Negotiated cash fed cattle trade was at a standstill in the five-area feeding region through Monday afternoon, according to the Agricultural Marketing Service. Live sales last week were at $108/cwt. in the Southern Plains and at mostly $105 in Nebraska and the western Corn Belt. Dressed trade was at mostly $165.
Cattle futures closed mainly higher Monday, supported by the nascent reversal in wholesale beef values and Friday’s friendly Cattle on Feed report.
Live Cattle futures closed an average of 28¢ higher except for 22¢ lower in near Feb.
Feeder Cattle futures closed an average of 73¢ higher from 17¢ higher in spot Jan to $1.02 higher at the back.
Wholesale beef prices continued to firm. Choice boxed beef cutout value was $2.29 higher at $210.92/cwt. Monday afternoon. Select was $2.99 higher at $197.26.
Corn futures closed 1¢ to 2¢ higher through Jly ‘22 and then mostly unchanged to fractionally lower.
Soybean futures closed 17¢ to 23¢ higher through Aug ’21, and then mostly 7¢ to 10¢ higher.
Major U.S. financial indices closed narrowly mixed Monday amid widely volatile trade that began with a steep selloff based on concerns about the new COVID-19 strain discovered in the United Kingdom. By session’s end, though, cooler heads prevailed with optimism Congress would pass the new federal spending bill—including another round of pandemic stimulus.
The Dow Jones Industrial Average closed 37 points higher. The S&P 500 closed 14 points lower. The NASDAQ was down 13 points.
Volatile feedlot flows stemming from pandemic disruptions made it more difficult than usual to assess the fed cattle market, but that should change going forward, says Derrell Peel, Extension livestock marketing specialist at Oklahoma State University.
In his weekly market comments, Peel explains the extent of the volatility.
Monthly feedlot placements varied from 23% lower year over year in March to 11% higher in July, to 11% lower in October. “For the January to November period, total placements are down 4.4% year over year. In the last six months, which would include the majority of current feedlot inventories, placements are 0.5% above the same period last year,” Peel says.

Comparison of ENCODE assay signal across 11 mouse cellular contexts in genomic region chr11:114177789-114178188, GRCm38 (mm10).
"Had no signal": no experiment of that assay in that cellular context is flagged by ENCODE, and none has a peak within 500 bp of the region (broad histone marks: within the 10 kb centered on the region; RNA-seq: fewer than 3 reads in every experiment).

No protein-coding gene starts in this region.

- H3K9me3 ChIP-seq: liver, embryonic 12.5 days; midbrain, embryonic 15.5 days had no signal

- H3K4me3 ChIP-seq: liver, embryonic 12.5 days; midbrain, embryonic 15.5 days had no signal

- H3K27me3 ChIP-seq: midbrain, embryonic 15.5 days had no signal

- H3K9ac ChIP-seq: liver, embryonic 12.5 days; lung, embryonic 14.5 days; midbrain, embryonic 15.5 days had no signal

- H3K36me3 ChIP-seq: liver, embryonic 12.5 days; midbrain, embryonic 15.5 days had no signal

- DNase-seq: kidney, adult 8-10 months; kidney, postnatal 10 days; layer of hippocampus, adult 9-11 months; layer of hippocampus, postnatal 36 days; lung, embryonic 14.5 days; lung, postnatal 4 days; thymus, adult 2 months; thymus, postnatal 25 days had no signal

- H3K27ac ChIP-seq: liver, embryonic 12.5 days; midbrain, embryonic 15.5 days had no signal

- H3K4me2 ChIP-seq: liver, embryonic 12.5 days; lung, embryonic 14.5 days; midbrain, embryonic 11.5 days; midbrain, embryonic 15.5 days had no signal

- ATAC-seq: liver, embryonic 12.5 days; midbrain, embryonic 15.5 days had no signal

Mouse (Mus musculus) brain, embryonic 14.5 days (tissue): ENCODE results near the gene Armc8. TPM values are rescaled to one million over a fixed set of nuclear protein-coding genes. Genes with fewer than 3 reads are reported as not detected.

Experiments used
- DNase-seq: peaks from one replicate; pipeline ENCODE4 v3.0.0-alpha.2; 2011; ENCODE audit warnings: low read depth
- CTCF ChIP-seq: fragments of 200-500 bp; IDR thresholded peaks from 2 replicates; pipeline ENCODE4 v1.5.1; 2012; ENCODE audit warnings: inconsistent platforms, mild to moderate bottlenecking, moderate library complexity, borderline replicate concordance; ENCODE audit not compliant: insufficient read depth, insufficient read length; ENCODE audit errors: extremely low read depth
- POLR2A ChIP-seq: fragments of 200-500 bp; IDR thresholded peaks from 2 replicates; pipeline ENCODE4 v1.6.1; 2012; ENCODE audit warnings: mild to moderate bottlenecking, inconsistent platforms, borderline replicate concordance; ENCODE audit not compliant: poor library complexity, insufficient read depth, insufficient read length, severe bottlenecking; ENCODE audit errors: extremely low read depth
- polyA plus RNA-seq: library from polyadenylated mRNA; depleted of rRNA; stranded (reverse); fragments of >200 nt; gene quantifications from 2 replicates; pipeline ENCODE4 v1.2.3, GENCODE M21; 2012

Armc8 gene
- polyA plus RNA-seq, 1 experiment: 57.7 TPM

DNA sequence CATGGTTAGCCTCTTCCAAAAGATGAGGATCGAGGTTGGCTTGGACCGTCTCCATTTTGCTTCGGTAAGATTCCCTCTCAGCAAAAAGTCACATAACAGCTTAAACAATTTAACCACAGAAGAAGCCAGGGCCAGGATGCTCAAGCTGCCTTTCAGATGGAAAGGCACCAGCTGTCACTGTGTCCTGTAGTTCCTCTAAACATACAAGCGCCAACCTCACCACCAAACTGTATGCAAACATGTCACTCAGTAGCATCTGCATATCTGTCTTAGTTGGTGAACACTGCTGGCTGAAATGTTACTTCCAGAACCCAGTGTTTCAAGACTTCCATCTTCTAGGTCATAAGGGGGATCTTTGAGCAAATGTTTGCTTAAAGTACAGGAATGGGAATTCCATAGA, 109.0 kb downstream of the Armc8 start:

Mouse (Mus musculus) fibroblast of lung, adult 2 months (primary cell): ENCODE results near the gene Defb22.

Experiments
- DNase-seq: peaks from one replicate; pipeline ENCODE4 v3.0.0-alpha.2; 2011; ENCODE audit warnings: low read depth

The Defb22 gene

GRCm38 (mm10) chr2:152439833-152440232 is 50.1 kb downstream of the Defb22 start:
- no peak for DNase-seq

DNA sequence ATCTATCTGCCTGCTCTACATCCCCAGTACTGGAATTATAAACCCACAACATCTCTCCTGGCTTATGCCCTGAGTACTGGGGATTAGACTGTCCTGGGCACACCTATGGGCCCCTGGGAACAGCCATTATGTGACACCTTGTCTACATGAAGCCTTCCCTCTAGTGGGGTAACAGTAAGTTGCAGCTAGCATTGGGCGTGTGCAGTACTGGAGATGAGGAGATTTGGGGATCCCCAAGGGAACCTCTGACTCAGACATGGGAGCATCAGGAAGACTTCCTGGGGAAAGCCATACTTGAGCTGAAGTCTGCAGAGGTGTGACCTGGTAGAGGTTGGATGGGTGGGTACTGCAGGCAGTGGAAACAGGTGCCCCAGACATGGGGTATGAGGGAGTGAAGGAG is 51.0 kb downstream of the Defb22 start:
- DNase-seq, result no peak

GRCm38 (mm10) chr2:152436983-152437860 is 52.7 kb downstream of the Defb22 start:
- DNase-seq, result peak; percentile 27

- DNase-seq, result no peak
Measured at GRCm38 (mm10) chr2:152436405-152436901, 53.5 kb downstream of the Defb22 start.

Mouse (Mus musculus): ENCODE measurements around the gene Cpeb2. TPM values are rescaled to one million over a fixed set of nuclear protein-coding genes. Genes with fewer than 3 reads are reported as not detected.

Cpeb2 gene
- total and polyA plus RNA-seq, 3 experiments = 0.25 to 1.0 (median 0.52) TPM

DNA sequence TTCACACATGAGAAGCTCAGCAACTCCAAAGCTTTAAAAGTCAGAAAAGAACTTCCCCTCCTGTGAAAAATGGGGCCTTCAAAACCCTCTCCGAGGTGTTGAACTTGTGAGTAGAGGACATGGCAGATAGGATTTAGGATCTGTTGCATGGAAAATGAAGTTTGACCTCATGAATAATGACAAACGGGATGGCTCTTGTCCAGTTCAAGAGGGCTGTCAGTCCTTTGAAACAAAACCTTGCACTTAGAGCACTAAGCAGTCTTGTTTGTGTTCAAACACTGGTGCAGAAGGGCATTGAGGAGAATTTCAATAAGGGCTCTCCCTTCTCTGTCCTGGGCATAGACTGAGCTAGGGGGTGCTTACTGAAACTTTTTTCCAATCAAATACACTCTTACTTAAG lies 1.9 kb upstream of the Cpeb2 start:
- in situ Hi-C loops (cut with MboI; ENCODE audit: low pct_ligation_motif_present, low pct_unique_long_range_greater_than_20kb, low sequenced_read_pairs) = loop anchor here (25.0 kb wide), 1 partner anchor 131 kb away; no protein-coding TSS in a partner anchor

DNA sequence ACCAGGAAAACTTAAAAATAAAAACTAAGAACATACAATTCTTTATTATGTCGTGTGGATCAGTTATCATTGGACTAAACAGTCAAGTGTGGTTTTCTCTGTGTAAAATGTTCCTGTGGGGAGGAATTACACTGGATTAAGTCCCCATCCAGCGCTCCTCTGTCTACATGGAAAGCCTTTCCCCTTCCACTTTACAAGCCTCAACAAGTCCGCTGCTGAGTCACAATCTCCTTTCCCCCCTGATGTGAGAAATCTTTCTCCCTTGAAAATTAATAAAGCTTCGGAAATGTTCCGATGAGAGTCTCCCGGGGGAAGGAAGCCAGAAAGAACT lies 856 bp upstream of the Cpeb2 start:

Monthly feedlot marketings varied from 13% higher year over year in March to 27% lower in May to 6% higher in September. “For the year to date through November, total marketings are down 3.1% year over year. In the last six months, feedlot marketings are just fractionally higher than the same period last year,” according to Peel.
As of Dec. 1, there were 12.04 million head of cattle on feed (yards with 1,000 head or more capacity), according to the monthly Cattle on Feed report. That was about even with the same time last year. Those numbers should continue a cyclical decline.
“Flows of cattle through feedlots should begin to show more consistent tightening in 2021,” Peel says. “The beef cowherd was at a peak in January 2019 and led to a 2019 calf crop that was down 0.7% from the 2018 peak calf crop. The estimated feeder cattle supply on Jan. 1, 2020 was down 0.4% from 2019 levels. The estimated 2020 calf crop in the July Cattle report is down another 0.7% from 2019. The July estimate of feeder cattle supplies was up slightly but was likely pushed higher due to the intra-year dynamics of feedlot placements. Current estimates suggest that the total calf crop in 2020 is 513,000 head less than the peak in 2018.”
So far this year, Peel explains total cattle slaughter is 2.8% less year over year. It should decline again next year.
“With herd inventories continuing to drift lower, total cattle numbers should be generally supportive of cattle prices in 2021,” Peel says.